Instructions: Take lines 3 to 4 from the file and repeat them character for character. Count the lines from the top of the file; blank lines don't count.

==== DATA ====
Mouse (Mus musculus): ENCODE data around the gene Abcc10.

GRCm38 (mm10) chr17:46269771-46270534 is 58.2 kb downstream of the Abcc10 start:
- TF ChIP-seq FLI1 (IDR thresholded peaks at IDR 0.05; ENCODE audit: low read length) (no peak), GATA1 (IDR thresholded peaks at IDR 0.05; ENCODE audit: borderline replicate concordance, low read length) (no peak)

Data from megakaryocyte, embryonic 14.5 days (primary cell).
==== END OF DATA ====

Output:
- TF ChIP-seq FLI1 (IDR thresholded peaks at IDR 0.05; ENCODE audit: low read length) (no peak), GATA1 (IDR thresholded peaks at IDR 0.05; ENCODE audit: borderline replicate concordance, low read length) (no peak)

Data from megakaryocyte, embryonic 14.5 days (primary cell).